Asada overtook Kim in the overall score. Asada was lower in the free skate. Asada had a total score of 197.58 to 190.79 for Kim.  Laura Lepisto was third, becoming the first Finnish woman to win a medal at worlds.

Kim, 19, fell on a triple salchow and popped a double axel.  She also lacked spark throughout the 4-minute program.

As she came off the ice, her coach, Brian Orser, said, "You got through it.  Don't worry about it."

Kim's free skate score still was more than respectable.  She had only 111.70 at Skate America last fall, and only three other women (Asada, Joannie Rochette and Sasha Cohen) ever had scored higher than 130.49 going into Saturday's action.

But Kim had finished just seventh in the short program Friday with the third lowest score of her senior career, 10 points behind Nagasu and 8 behind Asada.  Kim botched a jump, a spin and a spiral in the short program.

"I'm sorry,'' Nagasu said to her coach, Frank Carroll, as she left the ice.

Nagasu started badly, with a stepout on her first triple lutz that kept her from doing a combination.  Then she had a two-footed landing on her second triple lutz and fell on a double axel.  She finished at 175.48.

U.S. champion Rachael Flatt was 9th, four places below her 2009 finish.

Kim is the first woman to compete at worlds in the same season she won the OIympic title since Kristi Yamaguchi of the U.S. in 1992.

Earlier this week, Kim said she had struggled with finding the motivation to compete at worlds.

-- Philip Hersh


Kim botches two jumps in free skate; leaders yet to take ice

Kim Yuna's chances of retaining her world title apparently disappeared when she botched two of her final three jumps in Saturday's free skate at Turin, Italy.

Her score, 130.49, was nearly 20 points below the record total (150.06) the South Korean amassed in her Olympic victory last month.

Kim, 19, fell on a triple salchow and popped a double axel. She also lacked spark throughout the four-minute program.

As she came off the ice, her coach, Brian Orser, said, "You got through it. Don't worry about it."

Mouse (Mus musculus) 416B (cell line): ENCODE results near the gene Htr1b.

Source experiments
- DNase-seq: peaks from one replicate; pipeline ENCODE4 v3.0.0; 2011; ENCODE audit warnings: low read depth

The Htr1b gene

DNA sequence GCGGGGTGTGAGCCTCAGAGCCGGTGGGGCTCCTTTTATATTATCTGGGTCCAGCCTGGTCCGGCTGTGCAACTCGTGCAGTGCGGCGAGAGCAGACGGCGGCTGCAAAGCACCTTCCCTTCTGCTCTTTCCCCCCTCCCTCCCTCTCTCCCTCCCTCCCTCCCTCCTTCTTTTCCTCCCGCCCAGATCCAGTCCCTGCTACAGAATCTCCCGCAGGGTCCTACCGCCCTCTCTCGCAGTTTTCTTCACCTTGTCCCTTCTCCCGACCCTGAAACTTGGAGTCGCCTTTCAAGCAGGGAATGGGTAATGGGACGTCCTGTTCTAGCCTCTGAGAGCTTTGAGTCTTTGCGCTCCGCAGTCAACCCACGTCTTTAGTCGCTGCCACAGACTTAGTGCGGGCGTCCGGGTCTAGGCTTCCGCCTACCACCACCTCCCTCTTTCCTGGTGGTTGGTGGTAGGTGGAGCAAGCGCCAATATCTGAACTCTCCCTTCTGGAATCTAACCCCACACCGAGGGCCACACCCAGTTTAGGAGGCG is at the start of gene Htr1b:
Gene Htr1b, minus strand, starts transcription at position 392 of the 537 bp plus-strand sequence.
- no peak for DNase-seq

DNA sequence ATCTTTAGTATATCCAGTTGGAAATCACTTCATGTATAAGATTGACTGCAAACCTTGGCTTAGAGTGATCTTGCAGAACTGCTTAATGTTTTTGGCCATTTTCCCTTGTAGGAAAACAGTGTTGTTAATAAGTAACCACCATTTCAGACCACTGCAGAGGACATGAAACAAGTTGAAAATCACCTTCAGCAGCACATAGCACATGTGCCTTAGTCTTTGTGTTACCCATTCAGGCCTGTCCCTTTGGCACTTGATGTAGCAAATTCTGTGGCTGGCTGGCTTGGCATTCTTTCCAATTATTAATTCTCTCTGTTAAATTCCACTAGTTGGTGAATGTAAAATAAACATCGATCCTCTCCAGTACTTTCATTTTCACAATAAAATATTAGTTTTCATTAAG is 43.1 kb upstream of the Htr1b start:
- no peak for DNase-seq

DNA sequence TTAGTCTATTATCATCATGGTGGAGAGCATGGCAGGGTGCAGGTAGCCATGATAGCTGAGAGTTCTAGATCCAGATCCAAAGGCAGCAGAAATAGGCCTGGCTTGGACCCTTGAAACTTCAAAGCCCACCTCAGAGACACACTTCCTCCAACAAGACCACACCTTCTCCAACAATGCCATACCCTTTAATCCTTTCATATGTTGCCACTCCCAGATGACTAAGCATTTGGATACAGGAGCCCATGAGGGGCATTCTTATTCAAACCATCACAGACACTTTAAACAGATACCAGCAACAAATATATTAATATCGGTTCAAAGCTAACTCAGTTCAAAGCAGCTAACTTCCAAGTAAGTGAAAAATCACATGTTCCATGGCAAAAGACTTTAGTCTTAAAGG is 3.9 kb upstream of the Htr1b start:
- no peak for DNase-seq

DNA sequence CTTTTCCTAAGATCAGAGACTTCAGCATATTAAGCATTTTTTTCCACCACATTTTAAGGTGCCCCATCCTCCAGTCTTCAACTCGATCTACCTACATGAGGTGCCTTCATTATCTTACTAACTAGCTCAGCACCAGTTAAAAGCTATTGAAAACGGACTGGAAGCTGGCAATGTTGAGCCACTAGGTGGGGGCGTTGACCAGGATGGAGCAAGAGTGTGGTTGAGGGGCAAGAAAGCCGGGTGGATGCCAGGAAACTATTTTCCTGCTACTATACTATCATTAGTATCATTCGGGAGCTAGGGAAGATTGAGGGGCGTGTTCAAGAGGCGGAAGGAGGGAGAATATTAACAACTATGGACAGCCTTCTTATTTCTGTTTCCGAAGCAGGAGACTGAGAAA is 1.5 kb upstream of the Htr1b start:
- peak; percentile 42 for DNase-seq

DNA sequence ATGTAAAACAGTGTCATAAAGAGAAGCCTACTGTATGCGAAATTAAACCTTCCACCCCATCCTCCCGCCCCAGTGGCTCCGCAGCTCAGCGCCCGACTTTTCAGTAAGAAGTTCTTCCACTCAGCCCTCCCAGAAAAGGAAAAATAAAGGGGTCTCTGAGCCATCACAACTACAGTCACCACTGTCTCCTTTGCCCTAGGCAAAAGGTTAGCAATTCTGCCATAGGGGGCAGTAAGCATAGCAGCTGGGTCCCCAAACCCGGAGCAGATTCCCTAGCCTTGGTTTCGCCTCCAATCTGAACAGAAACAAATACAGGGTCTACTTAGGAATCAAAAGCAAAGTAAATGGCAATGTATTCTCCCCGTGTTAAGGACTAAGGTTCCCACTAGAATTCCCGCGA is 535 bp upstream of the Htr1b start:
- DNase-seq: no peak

There were nine skaters remaining when Kim finished, including short program winner Mirai Nagasu of the United States and 2008 world champion Mao Asada of Japan.

Kim's free skate score still was more than respectable. She had only 111.70 at Skate America last fall, and only three other women (Asada, Joannie Rochette and Sasha Cohen) ever had scored higher than 130.49 going into Saturday's action. But Kim had finished just seventh in the short program Friday with the third lowest score of her senior career, 10 points behind Nagasu and 8 behind Asada. Kim botched a jump, a spin and a spiral in the short program.

-- Philip Hersh

U.S. skater Nagasu wins world short program; Olympic champ Kim 7th

A month ago, as the Winter Olympics ended, I wrote a blog saying the most enduring memory I would take from Vancouver was a vision of Mirai Nagasu as the next Olympic women's figure skating champion.

MiraiDamienMeyerGetty Friday, the 16-year-old from Arcadia, Calif., looked like just that.

With a stunning performance in the short program at the World Championships in Turin, Italy, Nagasu stands first with 70.40 points going into Saturday's free skate.

Even more stunningly, she took a 10-point lead over Olympic champion and reigning world champion Kim Yuna of South Korea, who had problems on three different types of skating elements and wound up 7th with 60.30 points, 18 fewer than her world-record score in Vancouver.